A Systematic Review of Executive Function and Emotion Regulation Studies in Early Childhood


Üzüm S. , Demircan H. Ö.

30th European Early Childhood Education Research Association (EECERA) Conference, Zagreb, Croatia, 1 - 17 September 2021, pp.231-232

  • Publication Type: Conference Paper / Summary Text
  • City: Zagreb
  • Country: Croatia
  • Page Numbers: pp.231-232

Abstract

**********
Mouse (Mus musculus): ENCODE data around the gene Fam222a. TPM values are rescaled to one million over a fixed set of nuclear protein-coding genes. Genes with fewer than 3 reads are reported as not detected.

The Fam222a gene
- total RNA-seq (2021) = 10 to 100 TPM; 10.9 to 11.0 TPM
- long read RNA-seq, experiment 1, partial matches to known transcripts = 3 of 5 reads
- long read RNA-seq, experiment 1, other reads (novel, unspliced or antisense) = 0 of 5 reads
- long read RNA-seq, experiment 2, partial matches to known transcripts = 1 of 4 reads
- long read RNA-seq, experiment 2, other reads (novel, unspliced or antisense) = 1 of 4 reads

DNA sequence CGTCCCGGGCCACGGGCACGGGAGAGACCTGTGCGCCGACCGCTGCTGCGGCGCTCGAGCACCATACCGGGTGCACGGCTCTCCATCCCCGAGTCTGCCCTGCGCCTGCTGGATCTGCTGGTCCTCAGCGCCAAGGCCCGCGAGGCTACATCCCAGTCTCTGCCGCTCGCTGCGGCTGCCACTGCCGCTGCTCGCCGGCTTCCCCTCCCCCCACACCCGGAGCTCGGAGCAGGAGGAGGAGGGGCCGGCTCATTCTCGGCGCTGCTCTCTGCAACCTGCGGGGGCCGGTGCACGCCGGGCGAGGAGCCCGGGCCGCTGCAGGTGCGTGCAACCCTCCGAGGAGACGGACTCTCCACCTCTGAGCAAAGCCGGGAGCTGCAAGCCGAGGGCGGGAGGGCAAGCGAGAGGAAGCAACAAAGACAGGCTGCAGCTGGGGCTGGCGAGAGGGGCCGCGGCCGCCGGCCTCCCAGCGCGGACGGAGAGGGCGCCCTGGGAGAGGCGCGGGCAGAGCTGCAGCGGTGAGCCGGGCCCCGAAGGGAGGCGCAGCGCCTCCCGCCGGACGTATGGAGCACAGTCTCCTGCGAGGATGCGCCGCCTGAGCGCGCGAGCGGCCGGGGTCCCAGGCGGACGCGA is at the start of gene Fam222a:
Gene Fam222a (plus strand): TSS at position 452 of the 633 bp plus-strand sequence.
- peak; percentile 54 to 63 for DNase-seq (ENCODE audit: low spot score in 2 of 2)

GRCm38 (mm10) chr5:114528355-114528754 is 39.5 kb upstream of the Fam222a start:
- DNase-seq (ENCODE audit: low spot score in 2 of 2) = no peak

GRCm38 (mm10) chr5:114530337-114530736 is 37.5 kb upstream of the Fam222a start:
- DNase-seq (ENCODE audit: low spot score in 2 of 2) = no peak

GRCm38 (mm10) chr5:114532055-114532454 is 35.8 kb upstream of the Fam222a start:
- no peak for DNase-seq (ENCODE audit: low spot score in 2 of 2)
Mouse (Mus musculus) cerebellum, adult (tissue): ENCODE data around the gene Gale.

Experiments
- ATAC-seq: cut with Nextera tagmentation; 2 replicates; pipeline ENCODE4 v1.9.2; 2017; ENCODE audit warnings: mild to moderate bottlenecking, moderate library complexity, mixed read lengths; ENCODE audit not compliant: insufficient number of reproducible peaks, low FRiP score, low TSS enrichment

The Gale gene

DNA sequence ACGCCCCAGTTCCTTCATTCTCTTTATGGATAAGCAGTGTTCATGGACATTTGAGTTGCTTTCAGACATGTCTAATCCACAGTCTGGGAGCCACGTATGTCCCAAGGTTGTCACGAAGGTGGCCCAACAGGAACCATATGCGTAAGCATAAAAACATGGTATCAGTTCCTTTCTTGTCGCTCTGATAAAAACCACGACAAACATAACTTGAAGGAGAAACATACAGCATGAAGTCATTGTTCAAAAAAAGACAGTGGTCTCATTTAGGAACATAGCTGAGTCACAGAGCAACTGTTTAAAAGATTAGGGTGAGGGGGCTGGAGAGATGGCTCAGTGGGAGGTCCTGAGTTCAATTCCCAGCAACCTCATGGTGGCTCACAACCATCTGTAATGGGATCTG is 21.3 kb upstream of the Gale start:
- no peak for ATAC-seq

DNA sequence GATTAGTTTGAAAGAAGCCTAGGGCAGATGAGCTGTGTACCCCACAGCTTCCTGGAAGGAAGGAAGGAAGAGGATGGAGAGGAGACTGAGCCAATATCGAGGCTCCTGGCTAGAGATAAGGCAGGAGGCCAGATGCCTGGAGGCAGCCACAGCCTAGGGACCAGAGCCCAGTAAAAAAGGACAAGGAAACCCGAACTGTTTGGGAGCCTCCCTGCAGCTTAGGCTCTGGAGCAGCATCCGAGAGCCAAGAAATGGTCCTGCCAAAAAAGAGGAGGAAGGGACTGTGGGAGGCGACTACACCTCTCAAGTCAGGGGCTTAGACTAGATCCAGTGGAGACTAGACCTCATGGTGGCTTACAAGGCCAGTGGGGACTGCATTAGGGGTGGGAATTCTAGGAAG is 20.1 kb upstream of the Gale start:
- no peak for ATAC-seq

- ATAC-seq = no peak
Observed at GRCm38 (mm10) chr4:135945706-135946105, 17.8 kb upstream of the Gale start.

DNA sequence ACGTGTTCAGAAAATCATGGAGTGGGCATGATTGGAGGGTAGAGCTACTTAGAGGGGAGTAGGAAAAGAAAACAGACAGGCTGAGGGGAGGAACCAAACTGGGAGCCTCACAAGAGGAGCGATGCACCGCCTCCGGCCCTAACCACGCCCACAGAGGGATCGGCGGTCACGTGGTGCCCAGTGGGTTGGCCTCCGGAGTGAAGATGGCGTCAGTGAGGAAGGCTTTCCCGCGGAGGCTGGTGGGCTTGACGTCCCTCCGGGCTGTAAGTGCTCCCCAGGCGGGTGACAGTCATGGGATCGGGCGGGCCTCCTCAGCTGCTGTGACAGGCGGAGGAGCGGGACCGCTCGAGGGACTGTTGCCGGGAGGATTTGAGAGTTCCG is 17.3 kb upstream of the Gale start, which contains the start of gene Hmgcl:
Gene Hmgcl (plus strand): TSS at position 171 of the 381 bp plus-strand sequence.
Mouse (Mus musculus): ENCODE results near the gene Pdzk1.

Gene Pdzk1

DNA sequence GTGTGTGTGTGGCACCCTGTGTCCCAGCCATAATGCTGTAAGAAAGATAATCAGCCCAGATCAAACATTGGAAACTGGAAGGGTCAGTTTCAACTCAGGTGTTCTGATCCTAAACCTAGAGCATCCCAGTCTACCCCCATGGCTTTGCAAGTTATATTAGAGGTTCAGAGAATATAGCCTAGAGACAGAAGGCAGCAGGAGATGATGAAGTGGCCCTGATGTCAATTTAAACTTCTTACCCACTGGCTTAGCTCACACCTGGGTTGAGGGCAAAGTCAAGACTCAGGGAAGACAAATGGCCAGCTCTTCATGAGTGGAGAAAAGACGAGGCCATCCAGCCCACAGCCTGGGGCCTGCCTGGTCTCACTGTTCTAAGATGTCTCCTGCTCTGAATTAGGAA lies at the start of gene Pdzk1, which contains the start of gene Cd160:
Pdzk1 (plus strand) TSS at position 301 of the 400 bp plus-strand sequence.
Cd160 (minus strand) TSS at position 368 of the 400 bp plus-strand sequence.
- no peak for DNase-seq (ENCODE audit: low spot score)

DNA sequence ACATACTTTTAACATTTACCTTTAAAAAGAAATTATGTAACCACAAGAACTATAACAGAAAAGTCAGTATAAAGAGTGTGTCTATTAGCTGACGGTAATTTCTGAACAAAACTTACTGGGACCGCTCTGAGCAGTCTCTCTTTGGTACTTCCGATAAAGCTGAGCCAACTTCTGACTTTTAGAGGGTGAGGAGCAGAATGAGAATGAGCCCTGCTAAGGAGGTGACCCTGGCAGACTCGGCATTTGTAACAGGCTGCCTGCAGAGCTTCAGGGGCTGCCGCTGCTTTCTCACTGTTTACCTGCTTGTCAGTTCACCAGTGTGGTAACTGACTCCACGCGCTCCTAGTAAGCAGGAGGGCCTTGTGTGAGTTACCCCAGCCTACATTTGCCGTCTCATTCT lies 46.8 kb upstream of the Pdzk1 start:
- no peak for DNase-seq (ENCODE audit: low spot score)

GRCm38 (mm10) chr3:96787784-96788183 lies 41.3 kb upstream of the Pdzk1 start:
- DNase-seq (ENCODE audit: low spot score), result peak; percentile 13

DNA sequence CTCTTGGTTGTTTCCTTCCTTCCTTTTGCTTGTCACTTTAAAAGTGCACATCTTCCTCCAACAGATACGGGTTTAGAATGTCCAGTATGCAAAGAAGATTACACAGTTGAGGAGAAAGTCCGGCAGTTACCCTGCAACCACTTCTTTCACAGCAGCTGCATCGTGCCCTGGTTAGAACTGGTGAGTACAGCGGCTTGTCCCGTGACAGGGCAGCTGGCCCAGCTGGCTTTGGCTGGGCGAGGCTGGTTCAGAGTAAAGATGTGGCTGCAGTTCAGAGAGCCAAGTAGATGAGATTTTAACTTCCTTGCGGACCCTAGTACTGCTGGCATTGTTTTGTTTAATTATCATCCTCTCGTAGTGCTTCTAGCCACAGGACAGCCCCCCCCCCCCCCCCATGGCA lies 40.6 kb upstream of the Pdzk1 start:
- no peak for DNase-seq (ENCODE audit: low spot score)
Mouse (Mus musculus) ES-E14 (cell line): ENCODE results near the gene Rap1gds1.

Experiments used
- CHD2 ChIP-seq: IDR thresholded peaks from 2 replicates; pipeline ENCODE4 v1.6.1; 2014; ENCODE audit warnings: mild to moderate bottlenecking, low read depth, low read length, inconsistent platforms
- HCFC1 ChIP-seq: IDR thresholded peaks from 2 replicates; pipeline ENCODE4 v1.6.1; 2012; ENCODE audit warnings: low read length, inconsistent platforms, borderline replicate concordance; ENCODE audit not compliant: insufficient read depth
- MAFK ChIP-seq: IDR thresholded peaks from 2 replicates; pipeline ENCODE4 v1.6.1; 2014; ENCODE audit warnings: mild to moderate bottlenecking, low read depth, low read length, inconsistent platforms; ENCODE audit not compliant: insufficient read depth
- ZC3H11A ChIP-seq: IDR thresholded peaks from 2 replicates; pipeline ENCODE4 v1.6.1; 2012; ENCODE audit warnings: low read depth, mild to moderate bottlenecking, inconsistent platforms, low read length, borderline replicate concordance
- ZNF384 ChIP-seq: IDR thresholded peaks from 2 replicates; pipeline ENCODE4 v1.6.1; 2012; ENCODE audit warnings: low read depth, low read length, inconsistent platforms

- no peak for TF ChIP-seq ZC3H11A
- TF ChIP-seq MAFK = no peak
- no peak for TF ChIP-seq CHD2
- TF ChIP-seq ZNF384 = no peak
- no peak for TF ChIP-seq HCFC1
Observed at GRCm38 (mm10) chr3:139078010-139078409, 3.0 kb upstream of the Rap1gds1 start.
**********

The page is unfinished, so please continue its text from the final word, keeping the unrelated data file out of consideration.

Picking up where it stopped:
This systematic review aims to synthesize findings from studies that presented information on the relationship between executive function and emotion regulation of children between zero and eight years old and expose the potential contributions of this relationship to early childhood education. There is a lack of work to understand bidirectional associations between emotion and cognition better (Gray,2004). Accordingly, the study aimed to shed light on the progress in the literature. Cognitive reasoning, comprehension, and action processes may control the emotional actions of a child. Emotion can also be interpreted as a behavioral organizer, effectively adjusting the child's thought, learning, and action. Cognition and emotion are, therefore, inseparable components of the process of development (Calkins & Bell, 2010). Diverse combinations of the "executive function," "emotion regulation," and "early childhood," terms have been searched for related studies in eight databases. As an outcome of the search and review processes, the study includes 21 peer-reviewed research articles published between 2000 to 2020. In this review, no human subject took part and no permission has been taken. The studies in the literature mostly centered on three common characteristics, namely home-related factors, school-related factors, and developmental domains. This review revealed that studies on disadvantage and socio-economic level are mostly associated with the children's home environment, but there are few studies on the school environment of the children. Additionally, it draws attention that there is a lack of developmental interpretations in school-related studies and a lack of school-related interpretation in the studies related to developmental domains.